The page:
RESI Attracts Industry Players

18 Sep

By Michael Quigley, Director of Research, LSN


On September 17th, more than 450 startup CEOs, investors, and service providers across 16 countries in the life science industry gathered for a day of partnering and compelling panel discussions in Boston’s historic Fenway Park. With more than 600 meetings booked, 14 panels focused on cutting-edge investing and fundraising, and 4 workshops, the stadium was buzzing with energy. However, the main factor that made RESI such a powerful event was the ratio of companies to active early stage investors. Exhibit 1 breaks down the types of attendees at the event.

Exhibit 1

Exhibit 1

Investors made up the largest single category of attendees, followed by biotech companies. The ratio of companies to investors was nearly 1 to 1, something that has become the norm at all RESI conferences. Service providers, including contract research organizations, I-banks, lawyers, and consultants, were also well represented, complementing the event’s strong investment focus. The number of companies developing devices and diagnostic equipment was also significant.

Analyzing the types of investors that attended RESI helps to further understand just what sets this event apart. Exhibit 2 highlights the diversity of capital providers that RESI brings to the table.

Exhibit 2

Exhibit 2

With venture philanthropy, foundations, and family offices representing the two largest investor classes, it is clear that RESI is an extremely effective venue for meeting and forming relationships with these highly sought-after investors.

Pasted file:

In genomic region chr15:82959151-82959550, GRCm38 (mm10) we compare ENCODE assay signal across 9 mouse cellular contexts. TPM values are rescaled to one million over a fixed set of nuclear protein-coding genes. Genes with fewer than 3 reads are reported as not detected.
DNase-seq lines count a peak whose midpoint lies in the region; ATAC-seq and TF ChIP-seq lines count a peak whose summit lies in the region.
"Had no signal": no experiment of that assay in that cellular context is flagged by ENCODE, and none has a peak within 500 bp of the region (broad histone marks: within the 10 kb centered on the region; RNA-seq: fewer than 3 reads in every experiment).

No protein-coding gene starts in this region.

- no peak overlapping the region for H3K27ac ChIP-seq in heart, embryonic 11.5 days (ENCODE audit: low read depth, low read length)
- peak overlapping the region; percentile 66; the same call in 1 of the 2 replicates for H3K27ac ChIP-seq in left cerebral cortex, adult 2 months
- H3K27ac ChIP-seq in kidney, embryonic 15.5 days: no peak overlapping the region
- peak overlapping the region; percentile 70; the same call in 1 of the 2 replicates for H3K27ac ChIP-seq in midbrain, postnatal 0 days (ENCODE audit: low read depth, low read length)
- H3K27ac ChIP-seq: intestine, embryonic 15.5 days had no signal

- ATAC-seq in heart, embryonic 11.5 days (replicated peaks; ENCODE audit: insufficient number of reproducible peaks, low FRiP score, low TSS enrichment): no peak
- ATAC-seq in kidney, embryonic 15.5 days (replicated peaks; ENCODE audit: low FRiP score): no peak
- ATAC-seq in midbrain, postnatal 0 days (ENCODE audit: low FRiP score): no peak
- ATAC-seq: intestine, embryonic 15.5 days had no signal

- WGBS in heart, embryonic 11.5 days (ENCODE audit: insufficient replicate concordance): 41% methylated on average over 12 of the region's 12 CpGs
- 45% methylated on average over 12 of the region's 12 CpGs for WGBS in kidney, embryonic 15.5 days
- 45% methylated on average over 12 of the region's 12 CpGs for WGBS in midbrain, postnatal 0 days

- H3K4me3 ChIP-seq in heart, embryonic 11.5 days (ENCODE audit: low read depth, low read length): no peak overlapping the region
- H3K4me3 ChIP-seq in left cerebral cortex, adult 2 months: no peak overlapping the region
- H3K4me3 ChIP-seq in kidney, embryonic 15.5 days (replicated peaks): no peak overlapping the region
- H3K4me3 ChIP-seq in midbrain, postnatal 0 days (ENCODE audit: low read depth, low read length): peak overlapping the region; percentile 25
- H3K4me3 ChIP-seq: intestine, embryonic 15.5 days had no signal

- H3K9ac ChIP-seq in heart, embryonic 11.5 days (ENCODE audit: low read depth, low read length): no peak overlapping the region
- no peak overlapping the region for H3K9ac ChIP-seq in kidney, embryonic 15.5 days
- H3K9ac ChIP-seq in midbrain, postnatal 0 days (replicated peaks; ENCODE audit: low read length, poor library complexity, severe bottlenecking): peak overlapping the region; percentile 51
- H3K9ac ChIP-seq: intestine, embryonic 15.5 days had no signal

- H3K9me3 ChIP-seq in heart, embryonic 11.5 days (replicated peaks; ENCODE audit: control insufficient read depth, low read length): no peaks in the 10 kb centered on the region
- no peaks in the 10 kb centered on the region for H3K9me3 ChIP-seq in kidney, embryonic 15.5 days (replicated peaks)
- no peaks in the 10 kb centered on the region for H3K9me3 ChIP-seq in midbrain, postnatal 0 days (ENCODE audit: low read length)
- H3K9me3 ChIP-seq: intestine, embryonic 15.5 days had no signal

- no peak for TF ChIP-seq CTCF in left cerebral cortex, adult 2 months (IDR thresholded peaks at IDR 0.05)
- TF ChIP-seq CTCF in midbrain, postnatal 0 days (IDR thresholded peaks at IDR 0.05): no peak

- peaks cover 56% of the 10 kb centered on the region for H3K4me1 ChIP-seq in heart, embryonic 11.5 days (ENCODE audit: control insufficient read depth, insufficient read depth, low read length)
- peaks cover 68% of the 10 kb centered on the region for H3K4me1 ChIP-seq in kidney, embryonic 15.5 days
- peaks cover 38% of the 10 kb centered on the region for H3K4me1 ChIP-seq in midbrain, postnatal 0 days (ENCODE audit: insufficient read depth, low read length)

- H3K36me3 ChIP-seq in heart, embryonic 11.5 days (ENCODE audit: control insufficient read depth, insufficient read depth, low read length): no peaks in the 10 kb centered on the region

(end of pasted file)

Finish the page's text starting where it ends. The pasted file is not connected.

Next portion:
Other more traditional investors, such as large pharma, venture capital, and corporate venture capital, were also well represented, diversifying the pool of capital available to the entrepreneurs that attended.

Angels and government organizations represented the smallest investor classes at RESI, as the majority of fundraising entrepreneurs are seeking to raise rounds larger than these investors can provide. However, as angels continue to syndicate for larger financing rounds and become longer term investors, they will represent an increasingly valuable opportunity for early stage companies.

During the conference, many fundraising executives and investors reported that the people they were meeting and the information they were gathering were well worth their time. We look forward to hearing more reports in the coming weeks so we can continue to make RESI an outstanding event for the industry.

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